Welp, I’m not dead yet. The world took it’s best shot, but I’m still kicking. Sometimes being a travel writer means traveling, not writing, for little spurts in time. Meeting two awesome British girls is one of those times. But rest assured, I will not be swayed again (I will probably be swayed again). So in the spirit of getting back into the game and giving people ideas of things to do around the world, I’m gonna start tossing my slogan (“Partake of the World,” pithy, no?) into a list of cool things, not necessarily events, to do around the world. Here’s entry one.
I live for adventure. It doesn’t even have to be much. Right now, I’m sitting on a rooftop in Vietnam, typing into my Macbook and eating a hamburger. Few people, if any, would consider that an adventure. But I’m in Vietnam. I’m roughly 7,000 miles from home, I have very little money and no real clue what I’m going to do next. And so, I consider that an adventure. If you’re reading this blog, chances are you do, too.
So believe me when I say that what I’m about to write about is so far beyond an adventure. Calling it one is like calling that $300 steak with gold flakes on top is a case of the munchies, a “pizza covered in skittles in the microwave” level gastronomic stutter-step. What I’m about to write about is probably the most thrilling, most dangerous, most ridiculously stupid thing you could possibly do in your entire life. I’m talking about the Mongol Rally.
I’ll set a scene. You and two friends have been wasting away at a desk for too long. Your backs are beginning to look like the inner edge of the Arc de Triomphe and you just can’t take it anymore. When you get down to the core of biology, humans are monstrous creatures. There’s a dam in every man that threatens to burst if he doesn’t get to do something primal, so at this point, you’ve got more testosterone in you than sense. You need to do something crazy. You need to test yourself. You need the Mongol Rally.
So you go to go to London. You and your three friends pool your meager office wages and buy the shittiest car you can find. I’m talking the kind of car you need a tetanus shot just to look at. Ideally, it should be old enough to have its own driver’s license. Have I ever mentioned Bay-To-Breakers, the San Francisco fun run that involves less running than drunken stumbling, often caused by the ridiculous costumes that are now essential to the experience? The Mongol Rally is the Bay-To-Breakers of the auto world (maybe combined with the Iditarod, with a little splash of being lost in the Sahara). So once you have your lemon, you slap a few hundred bumper stickers on it to let everybody know where you’re going. The guy next to you strapped a phone booth to the roof. That guy wins.
And then you’re off. You pile into your embarrassment of a car and putter off down the road. It’s a 10,000-mile meander from London to Ulan Bator, Mongolia, where the Finish Line hangs like an arbitrary death knell to your bout of manliness.
This is the part where I need to explain: the Mongol Rally isn’t a race. There are no winners. It’s not about speed. Hell, half of the time the roads are so bad you’ll be lucky to hit 10 miles an hour. If you really try to push yourself to finish the race first, then you’ve missed the point – you’re here to have an adventure, to test yourself against the forces of nature and machine. There’s no straight line, no point A to point B. Most cars don’t even finish (I told you you’re buying the shittiest car ever, right?). There’s no qualifying time, though at a certain point, they take down the finish line assuming anybody else is either stranded or dead. There’s no real point to doing it, except to prove that you can.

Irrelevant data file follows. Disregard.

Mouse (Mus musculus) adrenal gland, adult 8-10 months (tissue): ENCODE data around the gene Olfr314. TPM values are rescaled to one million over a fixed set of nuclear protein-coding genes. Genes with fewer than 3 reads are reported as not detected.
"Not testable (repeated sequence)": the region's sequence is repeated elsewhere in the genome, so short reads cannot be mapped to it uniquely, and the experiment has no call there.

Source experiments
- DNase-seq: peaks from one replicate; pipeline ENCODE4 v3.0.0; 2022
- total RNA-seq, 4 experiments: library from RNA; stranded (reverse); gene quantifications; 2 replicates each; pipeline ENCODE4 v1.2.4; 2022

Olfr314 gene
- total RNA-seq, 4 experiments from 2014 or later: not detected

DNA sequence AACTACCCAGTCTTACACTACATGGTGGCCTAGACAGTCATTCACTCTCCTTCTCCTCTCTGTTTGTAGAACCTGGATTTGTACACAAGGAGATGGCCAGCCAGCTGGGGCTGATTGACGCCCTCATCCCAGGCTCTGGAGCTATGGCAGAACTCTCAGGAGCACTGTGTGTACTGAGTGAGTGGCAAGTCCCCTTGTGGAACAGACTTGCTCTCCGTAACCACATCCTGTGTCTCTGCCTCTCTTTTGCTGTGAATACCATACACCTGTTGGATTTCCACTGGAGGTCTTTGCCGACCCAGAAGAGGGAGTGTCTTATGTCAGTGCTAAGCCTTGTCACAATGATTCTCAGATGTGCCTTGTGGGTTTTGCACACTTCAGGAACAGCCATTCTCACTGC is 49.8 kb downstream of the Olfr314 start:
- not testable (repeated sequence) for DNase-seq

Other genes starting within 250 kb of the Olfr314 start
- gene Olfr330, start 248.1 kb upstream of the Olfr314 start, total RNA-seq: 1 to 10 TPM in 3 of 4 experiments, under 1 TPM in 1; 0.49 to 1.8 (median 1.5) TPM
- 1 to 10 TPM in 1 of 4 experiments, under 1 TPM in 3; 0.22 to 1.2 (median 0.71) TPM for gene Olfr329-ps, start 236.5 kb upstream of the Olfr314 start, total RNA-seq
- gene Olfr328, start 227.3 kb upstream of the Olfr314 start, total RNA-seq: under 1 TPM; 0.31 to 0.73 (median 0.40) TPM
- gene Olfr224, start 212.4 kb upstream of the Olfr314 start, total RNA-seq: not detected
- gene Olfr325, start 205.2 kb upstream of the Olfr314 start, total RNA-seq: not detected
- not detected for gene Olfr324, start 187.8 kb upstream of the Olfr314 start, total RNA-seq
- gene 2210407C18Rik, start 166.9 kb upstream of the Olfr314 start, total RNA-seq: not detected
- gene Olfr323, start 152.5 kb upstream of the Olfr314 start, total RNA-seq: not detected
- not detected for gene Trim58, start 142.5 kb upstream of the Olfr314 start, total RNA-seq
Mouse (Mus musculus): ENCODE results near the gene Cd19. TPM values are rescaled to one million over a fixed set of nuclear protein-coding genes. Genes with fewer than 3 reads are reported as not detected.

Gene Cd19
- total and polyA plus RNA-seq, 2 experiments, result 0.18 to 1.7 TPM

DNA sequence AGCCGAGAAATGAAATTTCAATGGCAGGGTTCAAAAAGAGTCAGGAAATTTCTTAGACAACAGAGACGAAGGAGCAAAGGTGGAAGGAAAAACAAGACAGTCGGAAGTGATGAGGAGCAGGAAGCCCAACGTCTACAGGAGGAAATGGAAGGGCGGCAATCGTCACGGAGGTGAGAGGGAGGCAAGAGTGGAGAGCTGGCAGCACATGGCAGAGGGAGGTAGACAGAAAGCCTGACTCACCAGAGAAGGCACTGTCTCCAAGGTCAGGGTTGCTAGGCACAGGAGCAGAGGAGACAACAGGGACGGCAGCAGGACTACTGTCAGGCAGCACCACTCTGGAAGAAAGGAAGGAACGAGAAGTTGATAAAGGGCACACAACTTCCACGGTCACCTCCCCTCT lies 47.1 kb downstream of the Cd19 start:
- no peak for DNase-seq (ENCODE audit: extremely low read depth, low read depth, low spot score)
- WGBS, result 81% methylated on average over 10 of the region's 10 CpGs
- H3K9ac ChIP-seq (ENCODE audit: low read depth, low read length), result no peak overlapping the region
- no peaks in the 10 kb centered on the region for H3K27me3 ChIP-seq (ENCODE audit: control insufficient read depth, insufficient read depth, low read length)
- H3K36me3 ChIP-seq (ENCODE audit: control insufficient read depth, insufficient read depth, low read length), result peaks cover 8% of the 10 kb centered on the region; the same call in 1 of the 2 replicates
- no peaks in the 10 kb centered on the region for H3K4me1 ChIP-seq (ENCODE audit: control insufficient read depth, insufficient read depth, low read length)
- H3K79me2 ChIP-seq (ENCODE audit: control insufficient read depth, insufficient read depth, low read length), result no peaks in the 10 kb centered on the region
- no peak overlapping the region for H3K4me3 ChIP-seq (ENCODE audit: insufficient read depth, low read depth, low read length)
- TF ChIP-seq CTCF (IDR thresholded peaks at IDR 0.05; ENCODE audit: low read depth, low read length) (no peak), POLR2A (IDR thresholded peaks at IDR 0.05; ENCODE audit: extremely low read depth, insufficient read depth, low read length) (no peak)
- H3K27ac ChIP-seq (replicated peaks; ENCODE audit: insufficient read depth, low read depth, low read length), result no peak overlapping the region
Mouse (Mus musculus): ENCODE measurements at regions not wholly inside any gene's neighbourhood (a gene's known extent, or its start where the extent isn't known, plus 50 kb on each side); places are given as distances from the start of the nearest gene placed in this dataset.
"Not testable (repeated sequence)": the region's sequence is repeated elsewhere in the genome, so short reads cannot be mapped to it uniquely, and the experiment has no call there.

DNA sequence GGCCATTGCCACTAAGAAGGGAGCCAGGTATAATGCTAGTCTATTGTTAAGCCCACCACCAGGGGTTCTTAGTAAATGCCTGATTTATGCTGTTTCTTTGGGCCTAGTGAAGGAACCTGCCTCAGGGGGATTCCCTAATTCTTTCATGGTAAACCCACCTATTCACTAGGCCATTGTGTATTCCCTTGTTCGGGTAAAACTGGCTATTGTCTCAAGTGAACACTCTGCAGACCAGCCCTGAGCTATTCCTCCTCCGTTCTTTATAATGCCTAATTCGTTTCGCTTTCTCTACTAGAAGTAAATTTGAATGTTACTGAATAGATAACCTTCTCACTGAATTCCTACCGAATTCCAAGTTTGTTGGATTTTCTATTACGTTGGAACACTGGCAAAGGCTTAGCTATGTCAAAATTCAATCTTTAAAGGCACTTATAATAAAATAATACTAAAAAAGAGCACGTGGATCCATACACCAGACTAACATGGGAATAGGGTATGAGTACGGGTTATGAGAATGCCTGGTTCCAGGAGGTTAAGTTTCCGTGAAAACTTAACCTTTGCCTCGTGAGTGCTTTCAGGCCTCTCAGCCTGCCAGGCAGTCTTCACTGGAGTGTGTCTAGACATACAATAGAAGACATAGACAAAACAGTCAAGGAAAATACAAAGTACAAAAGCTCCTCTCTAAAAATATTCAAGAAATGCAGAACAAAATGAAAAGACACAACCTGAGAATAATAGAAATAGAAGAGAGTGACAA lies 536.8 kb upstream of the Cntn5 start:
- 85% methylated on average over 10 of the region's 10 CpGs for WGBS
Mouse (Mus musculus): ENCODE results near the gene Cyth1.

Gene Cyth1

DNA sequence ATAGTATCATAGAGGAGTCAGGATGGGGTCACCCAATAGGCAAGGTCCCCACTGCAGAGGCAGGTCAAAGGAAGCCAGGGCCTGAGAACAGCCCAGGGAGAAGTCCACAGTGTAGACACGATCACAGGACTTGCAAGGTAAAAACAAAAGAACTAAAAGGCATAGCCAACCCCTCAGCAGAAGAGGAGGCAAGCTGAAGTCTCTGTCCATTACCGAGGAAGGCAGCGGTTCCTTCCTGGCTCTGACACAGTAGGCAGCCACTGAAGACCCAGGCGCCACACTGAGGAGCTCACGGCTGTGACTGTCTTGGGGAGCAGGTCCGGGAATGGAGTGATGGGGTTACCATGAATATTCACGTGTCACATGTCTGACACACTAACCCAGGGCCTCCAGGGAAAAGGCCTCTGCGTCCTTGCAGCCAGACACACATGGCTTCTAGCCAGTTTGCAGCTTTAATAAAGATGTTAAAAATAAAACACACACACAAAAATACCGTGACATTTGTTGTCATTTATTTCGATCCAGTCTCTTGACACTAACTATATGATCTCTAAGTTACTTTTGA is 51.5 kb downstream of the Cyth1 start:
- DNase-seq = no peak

You make your own way – a full third of the world is laid bare for your exploration. Will you take a northern route? The Arctic Circle should be nice this time of year, especially if you’ve always wanted to see the Aurora Borealis twinkling above you while you sleep on top of your sagging roof, huddling with your friends for warmth. You could head south. For all the shit the Middle East gets, it’s got some beautiful landscapes. You may have trouble reentering your country with an Iran stamp in your passport, but I’d say the souvenir is worth the three-hour interrogation by a sack full of nickels in a closed room. Or hell, just go ahead and make the straight shot through the former USSR. Chernobyl isn’t all that bad of a tourist destination nowadays.
This isn’t just a road trip. The way to Mongolia is dark and full of terrors, fraught with open landscapes where breaking down means radical self-reliance or death. People have died on this journey. Many who start don’t finish. It’s not for the weak of spirit or skill. But for those who are up for it, there’s just nothing quite like it.
This year, the Mongol Rally underwent a few rule changes to bring back the spirit of adventure that had gradually eked out through the steady advancement of time. The restrictions on cars are gone – you can bring the ugliest beater you can find if you think it’ll get you there. And most importantly, the ticket price has been halved. So now, you have no excuse to miss out besides a crippling fear of having your corpse eaten by vultures in the middle of nowhere. And frankly, I can’t think of a better way to die. At least it’s good for the environment.
Registration opened this week. The first 30 cars and 10 bikes to register get the super early discount of £425 for a car or £275 for a bike. The price then rises to £525 for a car or £325 for a bike until October 31st. So go get your team together. Go to Mongolia. Partake of the World.